‘You have something worth saying’ — Bonfire blegging

Sarah Sentilles has a remarkable essay in the Harvard Divinity Bulletin on “Sexist responses to women writing about religion.”

Sentilles writes:

Part of the challenge of writing is the struggle to believe you have something worth saying. More than half the battle is making your way to the page, cutting through self-doubt and shame and questions about whether or not your project matters. I imagine this is a universal struggle, part of what it means to be an artist. But how might this struggle be exacerbated by a culture that devalues women’s words? How much creative energy has been lost in the effort required to overcome sexist and racist and classist and heterosexist views of women’s writing? How many resources are wasted in the attempt to rise above the sense that women don’t have the right to speak? And what role do religious traditions play in this silencing?

This is a long essay, and it can be hard going, since the content runs about 9-to-1 infuriating-to-inspiring. But I think the inspiring bits might still outweigh the infuriating litany of examples — and point to a productive way of channeling the anger those many, many examples of “sexist responses to women writing” ought to provoke.

But if the length seems daunting, scroll to the bottom and don’t miss Sentilles’ final paragraph offering “three suggestions for writers who are women.”

Here I have only one suggestion — which is really more of a request. I’ve been steadily adding to the Bonfire, a big giant list o’ Christian women bloggers. There were 167 blogs in the list I posted earlier. Now it’s closer to 300.

But I know there are still many, many more blogs and bloggers and voices to be added.

So I’m looking for shameless self-promotion here — asking for it. If your blog belongs on that list, please let me know.

“Part of the challenge of writing is the struggle to believe you have something worth saying,” Sentilles wrote.

Let’s shorten that: Believe you have something worth saying. You have something worth saying.

And if you know of anyone else that belongs on that list, please let me know about them too, either here in comments or email slacktivist at hotmail dot com. Thanks.

(Also too, here’s Kathleen Geier on “Sexism at the New York Times Magazine.”)

  • Erp

    My list of Christian Women Bloggers who aren’t on your list of 167 (couldn’t find your list of 300)

    Wounded Bird – http://thewoundedbird.blogspot.com/
    Telling Secrets – http://telling-secrets.blogspot.com/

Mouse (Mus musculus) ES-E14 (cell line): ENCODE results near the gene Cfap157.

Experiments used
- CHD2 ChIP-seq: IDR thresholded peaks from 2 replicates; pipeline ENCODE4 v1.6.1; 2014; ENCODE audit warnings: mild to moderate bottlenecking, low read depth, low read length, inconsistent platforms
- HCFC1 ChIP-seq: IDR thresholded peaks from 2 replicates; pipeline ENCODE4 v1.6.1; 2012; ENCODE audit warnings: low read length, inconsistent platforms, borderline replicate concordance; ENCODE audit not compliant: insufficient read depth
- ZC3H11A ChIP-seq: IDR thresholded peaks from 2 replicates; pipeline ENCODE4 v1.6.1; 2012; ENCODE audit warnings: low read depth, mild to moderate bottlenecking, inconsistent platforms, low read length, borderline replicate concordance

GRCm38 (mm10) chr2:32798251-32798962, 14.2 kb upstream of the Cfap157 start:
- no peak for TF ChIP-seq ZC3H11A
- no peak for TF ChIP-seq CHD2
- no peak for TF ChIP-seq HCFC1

Leave it lay where Jesus flang it – http://leaveitlay.blogspot.com/
    RevRuth’s Rantings  – http://revruth.wordpress.com/
    BabyBlueOnline – http://babybluecafe.blogspot.com/
    Group blog – Feminist Mormon Housewives – http://www.feministmormonhousewives.org/

    Feminist Mormon Housewives is a very interesting mixed group with active discussion in the comments. 

  • http://www.jasonknox.weebly.com jasonknox
  • A friend

    I’m not sure how prolific your minimum threshold is, but I’ve found quite a few very thought-provoking entries here, and she’s definitely a Christian Woman Blogger:
    http://darkarchetype.blogspot.com/
    I’ve suggested she read your entries often enough, it seems only fair to point in the other direction since you’re asking.

  • SisterCoyote

    Not my own blog, but http://hot-dogma.com/ is run partly by a woman blogger. And the entries by both of them are worth reading.

  • http://profiles.google.com/marc.k.mielke Marc Mielke

    “Part of the challenge of writing is the struggle to believe you have something worth saying,”

    Love the quote. I stopped believing that a long time ago.

  • Sgt. Pepper’s Bleeding Heart

    We’re at last having a big public debate about sexism in Australia (one that after 3 days one side has tried to shut down by complaining about women playing “the gender card”). It has also feauted the time-honoured tradition of claiming that labelling bigotry is far more offense than being a bigot. For example, I learned this weekend that calling someone a misogynist is “a vile slur” (thanks, Julie Bishop!)

    A well-known journalist wrote this article today: http://thehoopla.com.au/dear-misogynist/

    So many people tried to read it that the server crashed. All fixed now, though.

    This is also good: http://www.smh.com.au/photogallery/opinion/cartoons/cathy-wilcox-20090909-fhd6.html

  • http://www.facebook.com/cameron.horsburgh Cameron Horsburgh

    Hmm. My denomination has (officially) encouraged women in ministry and authority since the nineteenth century. We currently have a woman in our most senior position internationally. I’ve got a heap of suggestions.

    Oh, wait. For some reason I can think of only one woman blogger in my tribe. Plenty of pastors and administrators, not to mention social workers and counsellors. But only one blogger. And I don’t even subscribe to her feed. I’m sure there are more, but there are questions to be asked.

    Anyway, here she is:

    http://djstricklandremix.blogspot.com.au/

  • http://stealingcommas.blogspot.com/ chris the cynic

    Off topic because I am not a Christian woman and so my blog is unrelated to the topic, feel free to skip this.

    “Part of the challenge of writing is the struggle to believe you have something worth saying,”

    Love the quote. I stopped believing that a long time ago.

    In a lot places I still struggle with this, but for my blog not as much anywhere else.  If I have something to say I can say it there and if it turns out to be meaningless drivel that drives away all my readers for its worthlessness, well I expected to find myself alone talking to empty space a long time ago.  Abject failure is the expected outcome, and that takes some of the pressure off.  “What if nothing I say matters?”  “Well I never thought it did in the first place, so what’s new?”